Evaluation of ten methods for estimating evaporation in a small high-elevation lake on the Tibetan Plateau
- 134 Downloads
To quantify lake evaporation and its variations in time, ten methods for estimating evaporation at a temporal resolution of 10 days over a small high-elevation lake in the Nam Co lake basin of the Tibetan Plateau (TP) were evaluated by using eddy covariance (EC) observation-based reference datasets. After examination of the consistency of the parameters used in the different methods, the ranking of the methods under different conditions are shown to be inconsistent. The Bowen ratios derived from meteorological data and EC observations are consistent, and it supports a ranking of energy-budget-based methods (including the Bowen ratio energy budget, Penman, Priestley-Taylor, Brutsaert-Stricker and DeBruin-Keijman methods) as the best when heat storage in the water can be estimated accurately. The elevation-dependent psychometric constant can explain the differences between the Priestley-Taylor and DeBruin-Keijman methods. The Dalton-type methods (Dalton and Ryan-Harleman methods) and radiation-based method (Jensen-Haise) all improve significantly after parameter optimization, with better performance by the former than the latter. The deBruin method yields the largest error due to the poor relationship between evaporation and the drying power of the air. The good performance of the Makkink method, with no significant differences before and after optimization, indicates the importance of solar radiation and air temperature in estimation of lake evaporation. The Makkink method was used for long-term evaporation estimation due to lack of water temperature observations in lakes on the TP. Lastly, long-term evaporation during the open-water period (April 6 to November 15 from 1979 to 2015) were obtained; the mean bias was only 6%. A decreasing-increasing trend in lake evaporation with a turning point in 2004 was noted, and this trend corresponds to the published decreasing-increasing trend in reference evapotranspiration on the Tibetan Plateau and can be explained by variations in related meteorological variables.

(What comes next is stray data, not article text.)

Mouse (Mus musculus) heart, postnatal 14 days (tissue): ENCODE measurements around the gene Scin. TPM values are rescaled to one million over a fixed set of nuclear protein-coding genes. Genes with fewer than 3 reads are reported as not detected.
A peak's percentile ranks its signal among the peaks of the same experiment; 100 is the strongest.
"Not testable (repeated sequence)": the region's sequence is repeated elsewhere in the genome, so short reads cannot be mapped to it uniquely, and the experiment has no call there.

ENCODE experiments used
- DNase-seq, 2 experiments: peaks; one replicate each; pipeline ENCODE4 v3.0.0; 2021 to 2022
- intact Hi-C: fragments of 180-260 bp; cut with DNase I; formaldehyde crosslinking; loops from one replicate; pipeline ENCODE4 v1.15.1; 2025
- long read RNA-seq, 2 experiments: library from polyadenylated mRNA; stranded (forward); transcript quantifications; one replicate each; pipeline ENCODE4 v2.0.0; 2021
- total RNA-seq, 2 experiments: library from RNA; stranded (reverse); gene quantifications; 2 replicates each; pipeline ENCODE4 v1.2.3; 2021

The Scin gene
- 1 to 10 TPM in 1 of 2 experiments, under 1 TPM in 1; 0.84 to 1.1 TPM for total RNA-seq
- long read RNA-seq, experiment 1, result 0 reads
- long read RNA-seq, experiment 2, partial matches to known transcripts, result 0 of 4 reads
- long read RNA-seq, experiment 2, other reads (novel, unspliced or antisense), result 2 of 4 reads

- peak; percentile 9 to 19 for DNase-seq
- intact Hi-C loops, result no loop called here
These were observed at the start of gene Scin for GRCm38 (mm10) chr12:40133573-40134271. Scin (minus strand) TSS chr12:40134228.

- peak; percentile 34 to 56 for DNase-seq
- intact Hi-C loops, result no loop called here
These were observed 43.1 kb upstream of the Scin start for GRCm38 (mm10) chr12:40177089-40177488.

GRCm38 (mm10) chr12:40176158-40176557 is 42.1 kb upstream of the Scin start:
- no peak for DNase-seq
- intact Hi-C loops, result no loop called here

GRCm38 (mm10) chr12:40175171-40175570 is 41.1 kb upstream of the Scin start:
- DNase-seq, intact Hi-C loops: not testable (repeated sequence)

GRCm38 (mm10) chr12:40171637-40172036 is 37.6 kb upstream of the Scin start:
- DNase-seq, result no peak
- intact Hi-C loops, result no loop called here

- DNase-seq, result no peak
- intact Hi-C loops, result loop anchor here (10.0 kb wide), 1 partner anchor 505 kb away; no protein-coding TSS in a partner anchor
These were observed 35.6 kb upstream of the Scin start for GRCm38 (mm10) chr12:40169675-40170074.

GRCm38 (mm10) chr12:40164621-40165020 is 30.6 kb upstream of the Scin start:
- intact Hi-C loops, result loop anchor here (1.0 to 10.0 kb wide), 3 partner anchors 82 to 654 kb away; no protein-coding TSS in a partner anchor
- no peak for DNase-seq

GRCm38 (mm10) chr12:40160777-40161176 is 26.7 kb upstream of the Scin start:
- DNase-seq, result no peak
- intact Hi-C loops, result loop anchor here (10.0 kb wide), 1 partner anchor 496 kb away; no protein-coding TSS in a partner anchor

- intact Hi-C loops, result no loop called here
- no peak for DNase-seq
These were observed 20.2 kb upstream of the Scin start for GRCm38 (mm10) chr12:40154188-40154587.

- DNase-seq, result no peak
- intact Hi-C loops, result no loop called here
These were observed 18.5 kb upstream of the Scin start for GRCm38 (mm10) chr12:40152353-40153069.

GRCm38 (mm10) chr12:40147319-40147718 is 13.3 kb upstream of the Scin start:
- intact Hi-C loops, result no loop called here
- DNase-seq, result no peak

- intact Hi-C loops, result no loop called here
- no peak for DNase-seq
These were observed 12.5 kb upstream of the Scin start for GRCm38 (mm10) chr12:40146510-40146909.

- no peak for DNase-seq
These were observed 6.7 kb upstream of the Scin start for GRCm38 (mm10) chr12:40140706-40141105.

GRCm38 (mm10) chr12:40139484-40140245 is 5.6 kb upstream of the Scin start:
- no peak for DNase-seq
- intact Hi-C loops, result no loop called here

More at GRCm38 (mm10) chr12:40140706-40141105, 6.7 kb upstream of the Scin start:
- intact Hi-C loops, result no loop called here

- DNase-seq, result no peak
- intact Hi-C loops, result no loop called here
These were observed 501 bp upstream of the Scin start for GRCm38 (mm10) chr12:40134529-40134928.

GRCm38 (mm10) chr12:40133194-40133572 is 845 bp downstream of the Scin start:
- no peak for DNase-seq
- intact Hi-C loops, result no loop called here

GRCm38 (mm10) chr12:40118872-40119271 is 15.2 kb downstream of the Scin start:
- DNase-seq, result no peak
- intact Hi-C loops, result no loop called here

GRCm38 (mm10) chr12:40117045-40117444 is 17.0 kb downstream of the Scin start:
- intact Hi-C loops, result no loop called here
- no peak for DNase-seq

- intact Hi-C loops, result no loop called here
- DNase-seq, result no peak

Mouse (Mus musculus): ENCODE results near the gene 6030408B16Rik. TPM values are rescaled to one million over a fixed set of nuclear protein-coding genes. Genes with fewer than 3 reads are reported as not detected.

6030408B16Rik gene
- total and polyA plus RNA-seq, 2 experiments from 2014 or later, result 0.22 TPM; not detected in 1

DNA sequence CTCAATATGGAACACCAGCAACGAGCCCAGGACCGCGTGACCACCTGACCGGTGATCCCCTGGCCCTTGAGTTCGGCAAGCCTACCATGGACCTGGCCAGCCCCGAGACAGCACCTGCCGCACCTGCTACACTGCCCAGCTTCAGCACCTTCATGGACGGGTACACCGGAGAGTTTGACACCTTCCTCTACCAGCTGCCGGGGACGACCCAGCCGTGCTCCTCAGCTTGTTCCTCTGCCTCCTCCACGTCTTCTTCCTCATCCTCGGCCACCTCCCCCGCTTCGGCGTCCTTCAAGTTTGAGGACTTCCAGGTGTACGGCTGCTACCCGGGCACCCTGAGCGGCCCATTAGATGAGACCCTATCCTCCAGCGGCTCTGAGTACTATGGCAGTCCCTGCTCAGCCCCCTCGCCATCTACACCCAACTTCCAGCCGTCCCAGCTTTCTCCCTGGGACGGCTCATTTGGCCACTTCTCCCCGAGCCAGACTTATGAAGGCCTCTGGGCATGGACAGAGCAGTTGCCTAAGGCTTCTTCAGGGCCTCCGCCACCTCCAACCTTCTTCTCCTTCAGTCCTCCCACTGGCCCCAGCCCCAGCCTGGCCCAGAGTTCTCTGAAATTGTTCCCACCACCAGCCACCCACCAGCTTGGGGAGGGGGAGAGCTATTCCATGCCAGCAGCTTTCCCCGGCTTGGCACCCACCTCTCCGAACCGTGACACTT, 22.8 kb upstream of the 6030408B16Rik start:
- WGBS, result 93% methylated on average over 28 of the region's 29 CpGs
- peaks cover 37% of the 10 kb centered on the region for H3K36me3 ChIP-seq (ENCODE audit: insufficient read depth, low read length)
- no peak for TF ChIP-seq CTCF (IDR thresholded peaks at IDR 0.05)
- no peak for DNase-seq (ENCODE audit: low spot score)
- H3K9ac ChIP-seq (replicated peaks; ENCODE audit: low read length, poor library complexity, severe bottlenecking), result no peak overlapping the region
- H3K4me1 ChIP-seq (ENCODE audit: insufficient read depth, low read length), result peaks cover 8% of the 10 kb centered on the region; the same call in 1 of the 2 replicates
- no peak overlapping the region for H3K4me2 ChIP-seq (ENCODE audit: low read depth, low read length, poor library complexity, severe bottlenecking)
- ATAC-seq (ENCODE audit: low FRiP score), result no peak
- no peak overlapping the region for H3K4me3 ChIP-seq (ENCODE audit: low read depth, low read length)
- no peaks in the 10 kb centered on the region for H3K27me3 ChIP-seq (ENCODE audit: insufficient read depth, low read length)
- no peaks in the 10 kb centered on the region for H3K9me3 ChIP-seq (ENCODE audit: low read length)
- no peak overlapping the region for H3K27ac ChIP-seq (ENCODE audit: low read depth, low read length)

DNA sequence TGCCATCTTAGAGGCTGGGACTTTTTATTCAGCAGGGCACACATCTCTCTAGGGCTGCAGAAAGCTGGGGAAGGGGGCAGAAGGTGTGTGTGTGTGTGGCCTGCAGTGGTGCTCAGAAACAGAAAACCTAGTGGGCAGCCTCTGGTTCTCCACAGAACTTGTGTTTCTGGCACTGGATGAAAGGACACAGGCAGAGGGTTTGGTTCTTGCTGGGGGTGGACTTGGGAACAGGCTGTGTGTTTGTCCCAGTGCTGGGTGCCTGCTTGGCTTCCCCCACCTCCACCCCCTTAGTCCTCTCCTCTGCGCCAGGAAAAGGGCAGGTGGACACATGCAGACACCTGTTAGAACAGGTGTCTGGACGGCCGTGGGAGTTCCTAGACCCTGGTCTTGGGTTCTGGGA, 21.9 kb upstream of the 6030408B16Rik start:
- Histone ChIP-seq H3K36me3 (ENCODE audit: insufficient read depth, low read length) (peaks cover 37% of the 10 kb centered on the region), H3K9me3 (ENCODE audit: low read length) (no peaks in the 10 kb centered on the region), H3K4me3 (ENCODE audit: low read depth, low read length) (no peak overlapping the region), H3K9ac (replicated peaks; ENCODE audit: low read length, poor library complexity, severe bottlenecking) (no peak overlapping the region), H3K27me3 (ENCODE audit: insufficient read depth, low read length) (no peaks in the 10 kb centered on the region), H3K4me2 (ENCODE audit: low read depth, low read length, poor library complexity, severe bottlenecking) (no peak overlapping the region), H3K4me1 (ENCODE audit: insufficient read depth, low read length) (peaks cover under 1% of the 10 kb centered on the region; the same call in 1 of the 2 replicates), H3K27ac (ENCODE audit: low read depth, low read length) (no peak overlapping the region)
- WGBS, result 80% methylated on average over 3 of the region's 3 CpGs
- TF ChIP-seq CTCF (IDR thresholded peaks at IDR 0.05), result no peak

The authors would like to thank colleagues from the Nam Co station, Institute of Tibetan Plateau Research, Chinese Academy of Sciences, for providing the lake-level change data from Nam Co Lake. We would also like to thank the anonymous referees and the editor for their constructive comments and suggestions.
This research has been funded by the Strategic Priority Research Program of Chinese Academy of Sciences (XDA20060101), the Chinese Academy of Sciences (QYZDJ-SSW-DQC019), the National Natural Science Foundation of China (41375009, 41661144043, 41522501, 41705005, 91637312), the China Postdoctoral Science Foundation, the “Hundred Talent Program” (Weiqiang Ma), and the ESA MOST Dragon IV programme (Monitoring Water and Energy Cycles at Climate Scale in the Third Pole Environment (CLIMATE-TPE)).
- Allen RG, Pereira LS, Raes D, Smith M (1998) Crop evapotranspiration—guidelines for computing crop water requirements—FAO irrigation and drainage paper 56. Food and Agriculture Organization of the United Nations, Rome ISBN 92-5-104219-5Google Scholar
- Bruin HARD, Keijman JQ (1979) The Priestley-Taylor evaporation model applied to a large, shallow lake in the Netherlands. J Appl Meteorol 18(7):898–903. https://doi.org/10.1175/1520-0450(1979)018<0898:TPTEMA>2.0.CO;2 CrossRefGoogle Scholar
- Dalton J (1802) Experimental essays on the constitution of mixes gases: on the force of steam or vapor from water or other liquids in different temperatures, both in a Torricelli vacuum and in air; on evaporation; and on expansion of gases by heat, Manchester Lit. Phil Soc Mem Proc 5:536–602Google Scholar